But, other than inspiring self-criticisms that take place behind closed doors, how exactly do the masses fit into Xi’s mass line campaign? As I wrote earlier, the Party is treating publicly aired and unvetted accusations of corruption extremely cautiously. This year’s crackdown on online rumors is aimed in part at discouraging accusations of corruption from being aired on social media. Even while encouraging Party officials to draw closer to the masses, Xi and other leaders are careful not to accord the people too much power.
Writing for the China Media Project, Qian Gang notes the revival of the term “Fengqiao experience,” which had fallen out of use after the Mao era, to promote a particular sort of mass line campaign. To Qian,the “Fengqiao experience” represents the height of the terrors of the Cultural Revolution. As described by the People’s Daily in 1977, the “Fengqiao experience” was the use of the “the masses to carry out a struggle of reason, to deal with the enemies… without the need to submit issues to higher authorities.” In other words, it was the sort of violent anarchy that defined the height of the Cultural Revolution.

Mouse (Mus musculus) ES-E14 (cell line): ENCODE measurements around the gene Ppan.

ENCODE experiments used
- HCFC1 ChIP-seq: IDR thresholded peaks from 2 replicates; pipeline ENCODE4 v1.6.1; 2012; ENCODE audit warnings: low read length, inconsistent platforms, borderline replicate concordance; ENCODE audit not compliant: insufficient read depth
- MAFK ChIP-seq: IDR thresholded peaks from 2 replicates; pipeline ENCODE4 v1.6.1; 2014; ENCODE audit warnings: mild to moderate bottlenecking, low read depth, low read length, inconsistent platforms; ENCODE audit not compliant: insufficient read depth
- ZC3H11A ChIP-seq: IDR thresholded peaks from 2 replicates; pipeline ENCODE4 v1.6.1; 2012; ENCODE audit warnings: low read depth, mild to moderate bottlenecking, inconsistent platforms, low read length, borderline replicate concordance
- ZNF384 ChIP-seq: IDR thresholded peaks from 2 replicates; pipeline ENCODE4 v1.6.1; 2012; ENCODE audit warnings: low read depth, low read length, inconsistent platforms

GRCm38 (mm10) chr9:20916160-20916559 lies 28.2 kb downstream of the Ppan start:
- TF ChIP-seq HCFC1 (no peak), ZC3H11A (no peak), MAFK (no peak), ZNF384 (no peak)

Now, however, Qian notes a curious new tendency in the Chinese media’s revival of the “Fengqiao experience”: tying the mass line campaign to the rule of law. Under this new definition, the “Fengqiao experience” means “employing legal thinking and legal methods to resolve problems and tensions concerning the vital interests of the masses.” Qian is confused about the paradox: “Mao Zedong’s mass line was about organizing the masses to control evildoers, in other words a kind of ‘mass dictatorship’ (群众专政). These ideas are poles apart from modern ideas of rule of law. How can they possibly be implemented in a present-day China?”